That’s how Ottaway mayor Jim Watson started an essay for the Ottawa Citizen published today. “There — I said it; or rather wrote it. Those two words took me almost four decades to utter, but as they say, ‘Better late than never.’”
In the heartfelt essay, the 58-year-old recounts his own journey to not only realizing his sexuality but also how that may or may not have affected his life. Starting with 7th grade “Jim Fairy” taunts, and early attractions to Rob Lowe and Brad Pitt (a man with taste we see) to homophobic incident as a politician.
“I was elected to Ottawa City council when I was 30, and for most of my public life, my sexuality was not an issue,” he wrote. “It came up just once at an all-candidates meeting.”
“I was running for the provincial legislature in 2003 and a known homophobic activist stood up and asked me if I was gay. There were jeers and shouts, and before I could answer, my NDP opponent snapped at the questioner and told them that anyone’s sexual preference had nothing to do with being a good MPP.”
“To this day, I’m not sure how I would have answered that question, but I am grateful to the NDP’s Marlene Rivier for her gutsy intervention.”
He goes on to call not coming out sooner a “big mistake on my part.”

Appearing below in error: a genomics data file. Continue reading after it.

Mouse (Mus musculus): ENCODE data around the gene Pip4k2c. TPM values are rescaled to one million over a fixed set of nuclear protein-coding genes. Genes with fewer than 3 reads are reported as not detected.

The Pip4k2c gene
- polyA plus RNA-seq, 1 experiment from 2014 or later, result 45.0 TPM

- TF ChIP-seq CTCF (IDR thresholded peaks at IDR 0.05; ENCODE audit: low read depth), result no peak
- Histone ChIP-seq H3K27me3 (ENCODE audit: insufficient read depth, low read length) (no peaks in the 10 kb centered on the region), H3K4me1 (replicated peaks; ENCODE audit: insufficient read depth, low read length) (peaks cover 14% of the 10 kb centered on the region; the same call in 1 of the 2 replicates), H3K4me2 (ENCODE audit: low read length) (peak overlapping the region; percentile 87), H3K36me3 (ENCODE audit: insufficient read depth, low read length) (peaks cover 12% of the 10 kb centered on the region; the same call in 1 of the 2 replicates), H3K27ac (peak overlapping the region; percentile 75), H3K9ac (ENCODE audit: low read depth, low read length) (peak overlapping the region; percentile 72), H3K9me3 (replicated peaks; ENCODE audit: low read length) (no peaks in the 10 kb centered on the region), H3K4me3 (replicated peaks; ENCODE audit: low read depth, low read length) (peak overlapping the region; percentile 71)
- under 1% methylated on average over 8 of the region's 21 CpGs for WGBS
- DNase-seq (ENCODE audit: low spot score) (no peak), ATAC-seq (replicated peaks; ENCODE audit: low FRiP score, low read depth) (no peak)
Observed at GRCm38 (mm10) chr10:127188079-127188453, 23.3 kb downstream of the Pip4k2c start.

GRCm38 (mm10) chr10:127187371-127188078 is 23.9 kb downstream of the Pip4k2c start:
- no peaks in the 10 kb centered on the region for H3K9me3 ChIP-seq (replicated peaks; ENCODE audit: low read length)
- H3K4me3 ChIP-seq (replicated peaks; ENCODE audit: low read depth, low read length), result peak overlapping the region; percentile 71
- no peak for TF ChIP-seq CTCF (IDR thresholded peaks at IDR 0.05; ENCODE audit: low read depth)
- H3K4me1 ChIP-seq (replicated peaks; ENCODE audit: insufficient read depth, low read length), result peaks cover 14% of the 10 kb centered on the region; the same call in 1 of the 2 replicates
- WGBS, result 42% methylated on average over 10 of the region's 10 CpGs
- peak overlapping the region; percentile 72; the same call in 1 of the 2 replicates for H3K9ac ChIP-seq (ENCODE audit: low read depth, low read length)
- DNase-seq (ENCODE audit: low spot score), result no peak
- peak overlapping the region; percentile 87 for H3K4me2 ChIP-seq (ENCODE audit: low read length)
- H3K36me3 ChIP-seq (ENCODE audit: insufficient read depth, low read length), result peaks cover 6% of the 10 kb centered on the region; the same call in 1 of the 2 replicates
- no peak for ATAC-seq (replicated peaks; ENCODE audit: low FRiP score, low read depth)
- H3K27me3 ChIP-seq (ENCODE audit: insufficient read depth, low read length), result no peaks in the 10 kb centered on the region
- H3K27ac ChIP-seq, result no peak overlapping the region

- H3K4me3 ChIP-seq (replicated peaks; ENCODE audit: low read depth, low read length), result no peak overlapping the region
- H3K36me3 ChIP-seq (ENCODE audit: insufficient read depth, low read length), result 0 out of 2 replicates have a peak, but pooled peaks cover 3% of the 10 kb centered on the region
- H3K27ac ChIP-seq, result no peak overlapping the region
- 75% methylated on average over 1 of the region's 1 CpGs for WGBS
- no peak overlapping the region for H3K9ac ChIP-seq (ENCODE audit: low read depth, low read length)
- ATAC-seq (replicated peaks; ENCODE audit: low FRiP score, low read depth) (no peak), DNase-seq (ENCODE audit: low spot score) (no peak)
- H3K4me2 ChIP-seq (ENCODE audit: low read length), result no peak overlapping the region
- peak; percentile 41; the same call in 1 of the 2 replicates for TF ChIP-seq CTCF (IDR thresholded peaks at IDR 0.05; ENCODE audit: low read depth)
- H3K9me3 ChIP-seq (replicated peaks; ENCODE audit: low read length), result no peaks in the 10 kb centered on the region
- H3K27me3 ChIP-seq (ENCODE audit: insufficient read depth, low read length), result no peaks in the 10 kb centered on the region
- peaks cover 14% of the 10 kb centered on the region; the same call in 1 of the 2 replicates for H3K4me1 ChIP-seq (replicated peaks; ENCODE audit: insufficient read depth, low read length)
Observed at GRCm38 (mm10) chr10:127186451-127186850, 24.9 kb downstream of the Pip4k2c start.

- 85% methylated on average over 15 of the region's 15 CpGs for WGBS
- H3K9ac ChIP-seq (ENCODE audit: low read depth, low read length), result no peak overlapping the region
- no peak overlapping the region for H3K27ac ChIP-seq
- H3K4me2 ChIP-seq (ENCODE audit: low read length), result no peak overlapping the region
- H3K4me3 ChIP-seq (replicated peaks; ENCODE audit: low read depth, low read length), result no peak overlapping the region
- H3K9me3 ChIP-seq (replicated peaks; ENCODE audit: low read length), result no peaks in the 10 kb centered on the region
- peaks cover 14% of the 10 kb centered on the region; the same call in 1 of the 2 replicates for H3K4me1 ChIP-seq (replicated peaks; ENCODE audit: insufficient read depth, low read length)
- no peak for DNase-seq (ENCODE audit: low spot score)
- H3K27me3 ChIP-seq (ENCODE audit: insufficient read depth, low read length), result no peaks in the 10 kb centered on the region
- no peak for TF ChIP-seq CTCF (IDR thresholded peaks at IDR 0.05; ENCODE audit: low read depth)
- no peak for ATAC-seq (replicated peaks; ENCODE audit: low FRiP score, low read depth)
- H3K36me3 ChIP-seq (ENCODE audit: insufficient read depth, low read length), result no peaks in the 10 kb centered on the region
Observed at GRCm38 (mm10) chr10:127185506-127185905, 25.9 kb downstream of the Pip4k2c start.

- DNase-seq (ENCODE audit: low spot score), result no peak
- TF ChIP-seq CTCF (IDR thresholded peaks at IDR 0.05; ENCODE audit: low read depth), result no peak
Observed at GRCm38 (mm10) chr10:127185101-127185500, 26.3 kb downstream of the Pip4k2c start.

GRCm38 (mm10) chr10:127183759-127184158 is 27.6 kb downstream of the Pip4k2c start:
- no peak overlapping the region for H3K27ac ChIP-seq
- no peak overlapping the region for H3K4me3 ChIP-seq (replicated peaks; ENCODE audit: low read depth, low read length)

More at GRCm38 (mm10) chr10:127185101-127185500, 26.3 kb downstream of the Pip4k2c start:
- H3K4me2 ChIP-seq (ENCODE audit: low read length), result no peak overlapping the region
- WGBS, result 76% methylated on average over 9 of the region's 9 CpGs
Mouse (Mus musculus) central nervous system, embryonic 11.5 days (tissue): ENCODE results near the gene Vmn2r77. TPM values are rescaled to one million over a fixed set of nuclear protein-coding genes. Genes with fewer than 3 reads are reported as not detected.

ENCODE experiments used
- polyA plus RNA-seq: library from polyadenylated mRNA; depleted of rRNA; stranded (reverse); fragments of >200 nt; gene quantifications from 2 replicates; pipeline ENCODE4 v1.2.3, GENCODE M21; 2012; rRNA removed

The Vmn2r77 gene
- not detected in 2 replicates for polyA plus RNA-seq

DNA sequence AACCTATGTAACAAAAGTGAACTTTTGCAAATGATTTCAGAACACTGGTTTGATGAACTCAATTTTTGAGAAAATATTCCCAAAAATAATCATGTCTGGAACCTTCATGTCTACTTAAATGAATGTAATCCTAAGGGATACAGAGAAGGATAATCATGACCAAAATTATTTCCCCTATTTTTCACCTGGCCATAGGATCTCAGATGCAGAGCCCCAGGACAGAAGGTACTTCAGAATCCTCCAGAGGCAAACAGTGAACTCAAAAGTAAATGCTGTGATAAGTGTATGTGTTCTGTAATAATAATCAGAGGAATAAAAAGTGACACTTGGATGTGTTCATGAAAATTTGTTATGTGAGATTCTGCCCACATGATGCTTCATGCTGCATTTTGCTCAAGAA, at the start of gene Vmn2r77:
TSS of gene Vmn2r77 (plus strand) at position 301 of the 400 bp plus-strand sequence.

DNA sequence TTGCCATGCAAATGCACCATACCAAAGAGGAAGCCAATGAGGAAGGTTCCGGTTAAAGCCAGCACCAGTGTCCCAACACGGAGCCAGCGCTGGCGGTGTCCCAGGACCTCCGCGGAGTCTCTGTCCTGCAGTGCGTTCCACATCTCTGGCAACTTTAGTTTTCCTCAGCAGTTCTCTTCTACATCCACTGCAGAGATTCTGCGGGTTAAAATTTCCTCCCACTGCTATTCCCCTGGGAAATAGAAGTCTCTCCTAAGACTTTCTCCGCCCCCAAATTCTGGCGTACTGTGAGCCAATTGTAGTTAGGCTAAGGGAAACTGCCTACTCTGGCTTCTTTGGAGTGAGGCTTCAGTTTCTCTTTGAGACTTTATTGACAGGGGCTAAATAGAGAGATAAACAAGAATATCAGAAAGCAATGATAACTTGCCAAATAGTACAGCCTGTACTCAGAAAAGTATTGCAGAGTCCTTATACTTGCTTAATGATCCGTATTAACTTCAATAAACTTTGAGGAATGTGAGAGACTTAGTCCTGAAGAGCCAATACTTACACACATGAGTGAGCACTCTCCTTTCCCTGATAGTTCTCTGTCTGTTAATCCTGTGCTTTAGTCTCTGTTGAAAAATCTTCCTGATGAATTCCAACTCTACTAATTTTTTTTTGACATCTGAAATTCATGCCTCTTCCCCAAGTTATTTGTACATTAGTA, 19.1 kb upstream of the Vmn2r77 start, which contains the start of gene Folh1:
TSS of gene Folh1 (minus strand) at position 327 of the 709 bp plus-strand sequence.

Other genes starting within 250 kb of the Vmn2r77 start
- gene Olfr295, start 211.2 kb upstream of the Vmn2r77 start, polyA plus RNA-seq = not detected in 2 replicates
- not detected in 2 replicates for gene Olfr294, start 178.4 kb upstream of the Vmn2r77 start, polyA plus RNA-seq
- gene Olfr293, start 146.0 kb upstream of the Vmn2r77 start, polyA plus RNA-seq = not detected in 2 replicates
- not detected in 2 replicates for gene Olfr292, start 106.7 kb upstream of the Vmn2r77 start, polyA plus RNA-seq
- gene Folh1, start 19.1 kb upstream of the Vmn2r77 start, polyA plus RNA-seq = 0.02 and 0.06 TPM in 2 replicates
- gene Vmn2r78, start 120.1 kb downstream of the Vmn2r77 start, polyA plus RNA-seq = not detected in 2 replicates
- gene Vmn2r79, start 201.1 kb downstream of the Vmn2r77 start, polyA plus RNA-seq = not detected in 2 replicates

Watson says that prior to the letter he only had come out to two gay friends and had been struggling with whether to come out publicly for years. Things that made him reconsider included how his family and friends might take the news as well as his constituents. But, he pointed to two events that tipped the scales for him.
The 2014 Olympic Games were held in Russia, and Watson tweeted that in solidarity with LGBTQ+ athletes who might be fearful of their time in the country, Ottawa would fly the Pride flag at City Hall. Someone responded “This is a stupid waste of time. You’ve lost my vote.” To which Watson said “If you have that point of view, I really don’t want your vote.” The response went viral, showing an overwhelming support for the message.
Similarly, when someone approached him saying “I hope you’re not going to march in that fag parade,” referring to the Pride Parade. To which he said “I’m looking forward to marching in the Pride Parade, and I plan on doing so again, so why don’t you join me?” before walking away.
He finishes the letter with advice for those who might be in a similar headspace as he was, unsure about coming out. “ Don’t feel pressured or rushed to come out,” he wrote. “but don’t wait 40 years either.”
Welcome to the family Mayor Jim Watson.